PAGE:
Oh – one more thing while I’m at it: a thing I want someone to invent, which feels like it should exist, but I haven’t even Googled yet to see if it does:

I want to have a database of loads of global radio stations (ideally with good streaming), and an input form where I drop in a few bands I’m digging lately. The database holds all these stations’ playlists. It then returns stations which have played those bands I love recently. Some sort of background algorithm so that it doesn’t just find a station that played one Deftones track yesterday, but nothing else for months, but actually ‘weights’ the results by stations that more consistently play tracks by artists I’m into.

Better yet: let me plug my last.fm or Spotify library into the database: scrape my favourite artists and show me which radio station – anywhere in the world – aligns most closely to my taste in music.

This feels like it could exist, but would necessarily depend on radio stations accurately logging their playlists in a common format. Which seems… unlikely. Unless there was an over-arching authority like PRS that did a better job of this. But still. Seems as unlikely as it does a cool concept. I can dream.

 

Re-cyclblog

I recently remembered I had a cycling tumblr (remember tumblr?) called cyclblog and thought to myself: ‘huh: there were some pretty nice posts on that tumblr.’ And so I am planning to re-host the best of that blog somewhere here. I can’t decide whether to just import the old posts as WordPress posts, sufficiently tagged and dated. Or to keep the idea of a cyclblg-esque sub-domain and keep it separate.

The tumblr, naturally, combines my own blog-type posts with reblogged tumblr posts from other users, as well as ‘hey, this is cool’ brief links to other web properties like tweets or photographs.

Tumblr’s export function (when it finally worked – mine took about a week!) has produced some actually quite nice, clean standalone HTML pages of each post, with embedded media linked to a folder. I’m tempted to just use these de-tumblrified HTML pages under a sub-domain, but maybe I’ll do something else.

My own longer-form written posts are (I like to think) decent enough to warrant retaining and reposting (or re-hosting). But there’s something about the re-blogged stuff on cyclblg that I like, too, and want to keep alive. It’s a sort of scrapbook of stuff that either felt adjacent to my own interests, or even served to inspire the activities I would go on to write about myself.

Three of those longer-form posts borrowed the term microadventure from Alastair Humphreys who was one of a number of folks back when cyclblg was active who absolutely inspired me to get out there and have some little adventures of my own. My own microadventures tended to be bike overnights** from my base at the time of Milton Keynes:

** Bikeovernights.org is another website that definitely inspired me around this time

Anyway. It’ll be nice to do something with these old posts, and hopefully it’ll be an enjoyable experience re-reading some of those adventures again.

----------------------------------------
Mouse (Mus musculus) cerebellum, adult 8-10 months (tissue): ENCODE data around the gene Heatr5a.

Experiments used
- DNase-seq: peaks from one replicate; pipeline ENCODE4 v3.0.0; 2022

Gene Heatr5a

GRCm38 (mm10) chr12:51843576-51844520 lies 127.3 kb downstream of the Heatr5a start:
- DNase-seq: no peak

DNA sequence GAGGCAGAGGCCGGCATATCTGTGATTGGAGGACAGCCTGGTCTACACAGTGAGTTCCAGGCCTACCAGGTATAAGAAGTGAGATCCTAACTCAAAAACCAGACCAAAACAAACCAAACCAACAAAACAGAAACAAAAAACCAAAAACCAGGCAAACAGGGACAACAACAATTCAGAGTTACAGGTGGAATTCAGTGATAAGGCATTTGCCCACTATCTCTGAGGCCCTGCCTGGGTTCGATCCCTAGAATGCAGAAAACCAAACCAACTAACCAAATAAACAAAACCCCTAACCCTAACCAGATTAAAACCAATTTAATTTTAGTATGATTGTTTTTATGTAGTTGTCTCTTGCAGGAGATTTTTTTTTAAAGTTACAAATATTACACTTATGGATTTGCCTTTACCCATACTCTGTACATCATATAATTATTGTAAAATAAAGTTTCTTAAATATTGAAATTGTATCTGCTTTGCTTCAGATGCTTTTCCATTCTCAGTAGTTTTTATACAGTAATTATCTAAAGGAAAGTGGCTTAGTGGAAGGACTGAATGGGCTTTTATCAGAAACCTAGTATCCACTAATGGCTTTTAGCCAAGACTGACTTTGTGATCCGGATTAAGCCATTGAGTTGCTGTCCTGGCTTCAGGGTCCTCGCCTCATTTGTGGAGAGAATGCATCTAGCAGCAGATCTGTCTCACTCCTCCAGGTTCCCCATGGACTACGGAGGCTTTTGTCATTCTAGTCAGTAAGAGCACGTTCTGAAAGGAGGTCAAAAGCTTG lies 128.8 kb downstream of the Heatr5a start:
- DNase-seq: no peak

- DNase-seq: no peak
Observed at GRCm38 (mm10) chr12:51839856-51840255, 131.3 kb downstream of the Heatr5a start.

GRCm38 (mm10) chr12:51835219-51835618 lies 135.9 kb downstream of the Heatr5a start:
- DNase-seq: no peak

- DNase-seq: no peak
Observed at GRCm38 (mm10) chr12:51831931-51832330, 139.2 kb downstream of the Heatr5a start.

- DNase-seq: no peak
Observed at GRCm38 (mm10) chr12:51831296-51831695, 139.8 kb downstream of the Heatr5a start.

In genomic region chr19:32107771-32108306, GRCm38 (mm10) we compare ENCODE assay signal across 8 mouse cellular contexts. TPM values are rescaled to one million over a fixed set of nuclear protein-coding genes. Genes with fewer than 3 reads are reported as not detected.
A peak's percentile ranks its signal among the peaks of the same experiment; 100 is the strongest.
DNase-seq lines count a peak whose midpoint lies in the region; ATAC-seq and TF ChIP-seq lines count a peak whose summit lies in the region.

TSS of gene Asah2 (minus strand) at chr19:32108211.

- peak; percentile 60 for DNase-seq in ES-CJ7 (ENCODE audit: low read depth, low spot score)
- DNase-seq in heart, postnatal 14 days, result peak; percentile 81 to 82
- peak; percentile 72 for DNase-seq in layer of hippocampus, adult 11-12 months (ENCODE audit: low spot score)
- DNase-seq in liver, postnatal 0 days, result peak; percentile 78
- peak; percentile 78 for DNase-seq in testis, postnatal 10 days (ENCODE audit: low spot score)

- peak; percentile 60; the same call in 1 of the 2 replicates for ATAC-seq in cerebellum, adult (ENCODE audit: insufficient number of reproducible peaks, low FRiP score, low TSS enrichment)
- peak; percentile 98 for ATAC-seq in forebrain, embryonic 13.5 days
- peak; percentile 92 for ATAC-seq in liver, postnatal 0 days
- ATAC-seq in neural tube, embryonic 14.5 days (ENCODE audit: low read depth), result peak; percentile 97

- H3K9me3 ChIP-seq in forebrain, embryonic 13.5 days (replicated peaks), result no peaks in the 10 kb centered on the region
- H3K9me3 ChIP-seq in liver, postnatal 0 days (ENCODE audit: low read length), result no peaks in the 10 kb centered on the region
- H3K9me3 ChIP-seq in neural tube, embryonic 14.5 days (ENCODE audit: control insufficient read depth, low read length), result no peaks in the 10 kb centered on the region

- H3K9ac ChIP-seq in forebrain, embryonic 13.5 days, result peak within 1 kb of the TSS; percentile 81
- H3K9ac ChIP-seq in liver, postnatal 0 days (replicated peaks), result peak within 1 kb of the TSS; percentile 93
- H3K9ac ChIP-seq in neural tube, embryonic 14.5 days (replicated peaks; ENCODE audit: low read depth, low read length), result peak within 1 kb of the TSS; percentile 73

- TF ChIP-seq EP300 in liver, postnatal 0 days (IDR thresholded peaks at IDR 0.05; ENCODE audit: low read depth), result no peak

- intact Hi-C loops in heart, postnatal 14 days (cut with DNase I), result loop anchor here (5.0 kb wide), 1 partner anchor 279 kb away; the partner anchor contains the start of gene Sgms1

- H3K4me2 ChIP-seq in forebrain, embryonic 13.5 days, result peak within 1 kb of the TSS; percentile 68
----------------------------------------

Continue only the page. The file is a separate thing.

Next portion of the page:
The notebook

Finishing a notebook is… not exactly a very noteworthy (hah!) event. Or is it? I find it’s far more common to start a new notebook than to finish one. But when you spend four years with the same notebook, you start to think, “Hey…maybe this is it? The one, true notebook? Maybe when this one is done I should… Get another one exactly the same…?”

Shortly followed by “Shit, four years have passed – do they even still make this notebook?”

They do.

Thank goodness.

As I say, I’ve never really had to worry about this before. I’ve had jobs where I’ve been supplied with a succession of the same notebooks. At Network Rail, the stationery cupboard was filled with these lovely ring-bound blue hardback A5 notebooks that I loved. And other jobs have supplied me with big ol’ Black n’ Red notebooks that feel very luxe, but the A4 format is destined only for a desk.

But this thing… It’s A5, with rounded corners. It’s got a soft leather(ette?) wraparound cover with nice off-white pages, and a little inside back cover pouch for odd bits and pieces. It has a bookmark ribbon and an elastic band to hold it closed. And I’ve carted it around all over the place: to the park, to the office, to various libraries and archives. I’ve written in it on trains and in cafes and… even, at my desk.

It started out as a notebook, occasionally becoming a diary (for one or two honest-to-goodness dated diary entries when I suppose I must have felt in the mood to write one out longhand), and it’s filled with things on various topics and in a variety of formats from diagrams, lists, scribbles, and word clouds, to multi-page prose and website mock-ups.

It is, I suppose, the nearest thing I have to a commonplace book.

I’ve often wanted to start a commonplace book. In my head, I’d sit and lick the end of my pencil (okay, not really), then note down the things I’d just learned, carefully indexing the pages to ensure I could return to the subject at a later date.

Nonsense.

I chuck most of that stuff into Google Keep as, nine times out of ten, the note-taking device I have on me is my phone. So most of my thought-vomit is aimed there, where it is (hopefully) searchable later.